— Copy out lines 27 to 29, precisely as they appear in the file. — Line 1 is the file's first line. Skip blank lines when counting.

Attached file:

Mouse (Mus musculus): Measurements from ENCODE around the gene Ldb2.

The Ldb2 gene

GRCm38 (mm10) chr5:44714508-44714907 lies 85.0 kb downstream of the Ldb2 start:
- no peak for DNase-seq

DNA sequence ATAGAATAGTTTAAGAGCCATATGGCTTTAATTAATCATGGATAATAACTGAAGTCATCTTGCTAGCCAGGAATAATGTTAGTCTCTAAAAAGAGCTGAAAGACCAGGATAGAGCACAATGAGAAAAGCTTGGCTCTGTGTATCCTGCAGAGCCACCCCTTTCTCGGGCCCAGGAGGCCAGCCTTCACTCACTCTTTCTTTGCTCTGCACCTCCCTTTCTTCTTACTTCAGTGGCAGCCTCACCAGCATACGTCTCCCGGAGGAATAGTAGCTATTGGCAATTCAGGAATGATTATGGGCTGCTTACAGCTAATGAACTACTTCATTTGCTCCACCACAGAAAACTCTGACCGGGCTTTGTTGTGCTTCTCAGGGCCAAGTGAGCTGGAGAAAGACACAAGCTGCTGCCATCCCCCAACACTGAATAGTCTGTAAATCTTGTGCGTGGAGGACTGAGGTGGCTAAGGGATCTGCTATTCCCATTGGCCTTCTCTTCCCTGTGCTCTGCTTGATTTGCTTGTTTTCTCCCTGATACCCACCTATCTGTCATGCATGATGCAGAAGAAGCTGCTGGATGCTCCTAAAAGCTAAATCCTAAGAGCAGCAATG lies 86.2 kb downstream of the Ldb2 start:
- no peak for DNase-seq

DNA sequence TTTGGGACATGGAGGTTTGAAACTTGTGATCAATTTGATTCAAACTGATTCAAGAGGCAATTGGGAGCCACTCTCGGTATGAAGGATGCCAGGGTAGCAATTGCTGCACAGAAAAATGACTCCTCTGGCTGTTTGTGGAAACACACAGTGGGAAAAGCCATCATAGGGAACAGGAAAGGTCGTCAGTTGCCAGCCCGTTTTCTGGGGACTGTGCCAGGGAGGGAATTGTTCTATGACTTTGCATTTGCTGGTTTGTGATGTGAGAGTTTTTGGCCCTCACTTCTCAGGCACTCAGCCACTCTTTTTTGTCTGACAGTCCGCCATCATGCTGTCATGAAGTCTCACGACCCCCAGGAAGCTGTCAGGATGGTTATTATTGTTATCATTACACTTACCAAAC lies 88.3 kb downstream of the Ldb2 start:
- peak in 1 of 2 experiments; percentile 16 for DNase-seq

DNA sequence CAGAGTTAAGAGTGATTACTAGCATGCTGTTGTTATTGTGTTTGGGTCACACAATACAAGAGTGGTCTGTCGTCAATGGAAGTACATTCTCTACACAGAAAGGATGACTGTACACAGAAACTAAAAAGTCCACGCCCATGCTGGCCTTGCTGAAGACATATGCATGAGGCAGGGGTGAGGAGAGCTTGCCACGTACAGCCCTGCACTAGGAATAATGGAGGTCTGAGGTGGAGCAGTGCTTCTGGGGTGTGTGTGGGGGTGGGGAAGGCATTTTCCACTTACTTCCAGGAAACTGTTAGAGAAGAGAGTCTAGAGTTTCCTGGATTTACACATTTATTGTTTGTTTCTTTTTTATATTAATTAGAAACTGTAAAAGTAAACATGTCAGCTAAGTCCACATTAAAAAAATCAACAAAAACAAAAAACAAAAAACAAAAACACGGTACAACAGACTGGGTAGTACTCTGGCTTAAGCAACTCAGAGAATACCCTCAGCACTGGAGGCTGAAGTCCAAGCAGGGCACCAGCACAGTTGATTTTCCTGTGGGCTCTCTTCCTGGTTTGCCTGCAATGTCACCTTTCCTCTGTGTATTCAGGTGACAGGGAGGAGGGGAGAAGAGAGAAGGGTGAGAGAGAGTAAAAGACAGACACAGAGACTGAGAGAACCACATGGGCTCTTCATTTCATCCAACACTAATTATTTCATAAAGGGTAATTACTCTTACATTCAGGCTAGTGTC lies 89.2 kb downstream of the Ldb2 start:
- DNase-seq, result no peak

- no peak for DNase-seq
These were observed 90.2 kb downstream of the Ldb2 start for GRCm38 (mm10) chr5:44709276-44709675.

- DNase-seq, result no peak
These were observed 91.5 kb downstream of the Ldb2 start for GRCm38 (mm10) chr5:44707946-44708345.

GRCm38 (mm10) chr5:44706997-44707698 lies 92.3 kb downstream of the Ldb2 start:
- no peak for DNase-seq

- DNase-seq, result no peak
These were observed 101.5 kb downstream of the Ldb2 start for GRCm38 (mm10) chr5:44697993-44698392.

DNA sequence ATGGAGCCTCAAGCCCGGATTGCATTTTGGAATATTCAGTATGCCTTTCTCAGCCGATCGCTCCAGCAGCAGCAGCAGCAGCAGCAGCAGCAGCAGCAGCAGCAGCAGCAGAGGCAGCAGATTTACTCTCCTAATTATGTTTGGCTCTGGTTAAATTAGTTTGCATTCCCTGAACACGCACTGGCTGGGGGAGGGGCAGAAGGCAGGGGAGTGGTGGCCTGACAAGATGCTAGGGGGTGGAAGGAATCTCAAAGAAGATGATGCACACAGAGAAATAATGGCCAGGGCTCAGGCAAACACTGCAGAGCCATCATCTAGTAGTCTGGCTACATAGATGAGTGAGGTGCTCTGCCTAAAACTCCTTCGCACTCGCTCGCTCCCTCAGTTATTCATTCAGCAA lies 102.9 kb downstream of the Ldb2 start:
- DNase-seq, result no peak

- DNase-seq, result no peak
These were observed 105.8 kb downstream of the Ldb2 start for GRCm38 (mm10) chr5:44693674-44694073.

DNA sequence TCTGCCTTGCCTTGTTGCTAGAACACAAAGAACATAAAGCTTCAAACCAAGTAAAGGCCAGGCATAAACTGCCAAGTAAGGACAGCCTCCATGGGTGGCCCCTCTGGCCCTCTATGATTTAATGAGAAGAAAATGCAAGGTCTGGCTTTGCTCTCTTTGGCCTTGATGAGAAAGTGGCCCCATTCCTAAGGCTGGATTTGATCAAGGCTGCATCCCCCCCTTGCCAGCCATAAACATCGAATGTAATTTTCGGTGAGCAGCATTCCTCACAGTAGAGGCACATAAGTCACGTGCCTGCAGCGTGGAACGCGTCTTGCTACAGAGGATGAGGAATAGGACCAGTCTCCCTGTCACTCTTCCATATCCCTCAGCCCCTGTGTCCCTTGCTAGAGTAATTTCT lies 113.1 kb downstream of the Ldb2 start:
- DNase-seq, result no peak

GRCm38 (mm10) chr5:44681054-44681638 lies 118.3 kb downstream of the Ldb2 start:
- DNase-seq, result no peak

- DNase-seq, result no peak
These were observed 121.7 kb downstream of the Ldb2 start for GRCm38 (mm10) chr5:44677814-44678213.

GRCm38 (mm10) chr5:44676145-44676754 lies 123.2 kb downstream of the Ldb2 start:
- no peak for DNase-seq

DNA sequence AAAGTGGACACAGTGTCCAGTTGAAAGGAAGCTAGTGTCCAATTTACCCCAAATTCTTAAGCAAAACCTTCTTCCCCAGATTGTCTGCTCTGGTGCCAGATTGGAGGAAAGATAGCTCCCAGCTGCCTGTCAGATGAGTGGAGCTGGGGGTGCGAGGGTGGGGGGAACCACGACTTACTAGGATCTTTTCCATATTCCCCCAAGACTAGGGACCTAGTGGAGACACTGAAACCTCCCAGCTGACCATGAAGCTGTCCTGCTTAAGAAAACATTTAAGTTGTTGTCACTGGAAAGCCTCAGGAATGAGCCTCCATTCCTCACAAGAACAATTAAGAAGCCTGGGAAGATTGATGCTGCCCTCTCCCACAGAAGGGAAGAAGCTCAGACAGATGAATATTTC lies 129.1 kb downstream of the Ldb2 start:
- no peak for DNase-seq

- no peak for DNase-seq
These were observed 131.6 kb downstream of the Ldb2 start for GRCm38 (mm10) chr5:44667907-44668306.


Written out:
- DNase-seq, result no peak
These were observed 121.7 kb downstream of the Ldb2 start for GRCm38 (mm10) chr5:44677814-44678213.

GRCm38 (mm10) chr5:44676145-44676754 lies 123.2 kb downstream of the Ldb2 start: